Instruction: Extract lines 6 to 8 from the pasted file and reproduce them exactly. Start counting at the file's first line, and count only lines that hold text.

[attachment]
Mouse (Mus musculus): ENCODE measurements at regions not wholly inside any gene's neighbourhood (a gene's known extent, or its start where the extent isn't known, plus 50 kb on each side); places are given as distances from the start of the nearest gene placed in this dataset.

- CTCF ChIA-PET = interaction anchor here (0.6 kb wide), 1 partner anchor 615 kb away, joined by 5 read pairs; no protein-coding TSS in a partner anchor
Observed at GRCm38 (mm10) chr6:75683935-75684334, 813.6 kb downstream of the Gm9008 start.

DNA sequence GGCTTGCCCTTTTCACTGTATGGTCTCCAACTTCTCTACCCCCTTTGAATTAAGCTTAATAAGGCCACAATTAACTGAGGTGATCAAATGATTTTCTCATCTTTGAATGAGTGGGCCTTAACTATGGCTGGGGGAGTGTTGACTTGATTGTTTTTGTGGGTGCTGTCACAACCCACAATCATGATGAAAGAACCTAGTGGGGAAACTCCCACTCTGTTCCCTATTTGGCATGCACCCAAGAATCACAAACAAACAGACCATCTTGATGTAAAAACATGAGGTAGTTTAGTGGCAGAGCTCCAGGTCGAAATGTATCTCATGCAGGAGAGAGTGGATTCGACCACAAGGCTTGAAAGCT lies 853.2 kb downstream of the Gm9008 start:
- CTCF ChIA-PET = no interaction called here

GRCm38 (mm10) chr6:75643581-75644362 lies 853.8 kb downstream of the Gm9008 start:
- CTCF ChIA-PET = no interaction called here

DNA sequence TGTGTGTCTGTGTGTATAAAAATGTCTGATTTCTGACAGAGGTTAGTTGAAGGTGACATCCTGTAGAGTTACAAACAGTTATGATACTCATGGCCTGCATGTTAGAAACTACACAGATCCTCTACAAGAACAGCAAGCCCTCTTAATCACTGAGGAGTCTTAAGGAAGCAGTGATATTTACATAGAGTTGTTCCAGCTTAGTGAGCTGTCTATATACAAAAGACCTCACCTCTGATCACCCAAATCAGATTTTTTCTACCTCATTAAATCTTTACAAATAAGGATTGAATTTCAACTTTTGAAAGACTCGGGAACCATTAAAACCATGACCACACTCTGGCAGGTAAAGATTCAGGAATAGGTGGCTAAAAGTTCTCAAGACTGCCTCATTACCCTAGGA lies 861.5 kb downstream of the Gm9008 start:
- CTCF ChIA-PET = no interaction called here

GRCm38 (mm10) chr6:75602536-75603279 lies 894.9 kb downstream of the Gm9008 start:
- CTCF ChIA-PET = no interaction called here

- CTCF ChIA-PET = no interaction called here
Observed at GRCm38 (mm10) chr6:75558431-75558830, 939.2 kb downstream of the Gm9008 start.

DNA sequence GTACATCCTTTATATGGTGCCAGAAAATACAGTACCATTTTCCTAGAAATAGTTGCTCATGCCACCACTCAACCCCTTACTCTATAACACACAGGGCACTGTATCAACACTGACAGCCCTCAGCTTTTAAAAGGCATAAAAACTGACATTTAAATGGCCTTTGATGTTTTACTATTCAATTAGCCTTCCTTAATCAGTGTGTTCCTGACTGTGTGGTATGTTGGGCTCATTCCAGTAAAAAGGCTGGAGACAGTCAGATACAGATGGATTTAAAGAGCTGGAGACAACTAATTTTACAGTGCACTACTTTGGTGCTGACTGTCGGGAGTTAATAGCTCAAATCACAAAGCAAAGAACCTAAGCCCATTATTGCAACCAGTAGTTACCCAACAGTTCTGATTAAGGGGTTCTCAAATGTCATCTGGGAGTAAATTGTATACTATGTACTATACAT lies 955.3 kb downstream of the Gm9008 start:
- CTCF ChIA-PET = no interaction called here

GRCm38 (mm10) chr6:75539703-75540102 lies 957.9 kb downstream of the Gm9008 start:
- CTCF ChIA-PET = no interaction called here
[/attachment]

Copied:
GRCm38 (mm10) chr6:75643581-75644362 lies 853.8 kb downstream of the Gm9008 start:
- CTCF ChIA-PET = no interaction called here

DNA sequence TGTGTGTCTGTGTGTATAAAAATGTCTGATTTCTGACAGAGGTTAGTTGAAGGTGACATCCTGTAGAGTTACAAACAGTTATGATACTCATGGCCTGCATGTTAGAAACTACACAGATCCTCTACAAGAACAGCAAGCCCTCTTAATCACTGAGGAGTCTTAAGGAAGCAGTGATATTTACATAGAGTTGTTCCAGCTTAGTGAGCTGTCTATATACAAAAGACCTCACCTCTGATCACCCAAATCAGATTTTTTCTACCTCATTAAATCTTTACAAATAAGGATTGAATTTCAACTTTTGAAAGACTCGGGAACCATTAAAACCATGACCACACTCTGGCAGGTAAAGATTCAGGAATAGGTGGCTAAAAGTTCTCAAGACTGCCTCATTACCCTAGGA lies 861.5 kb downstream of the Gm9008 start: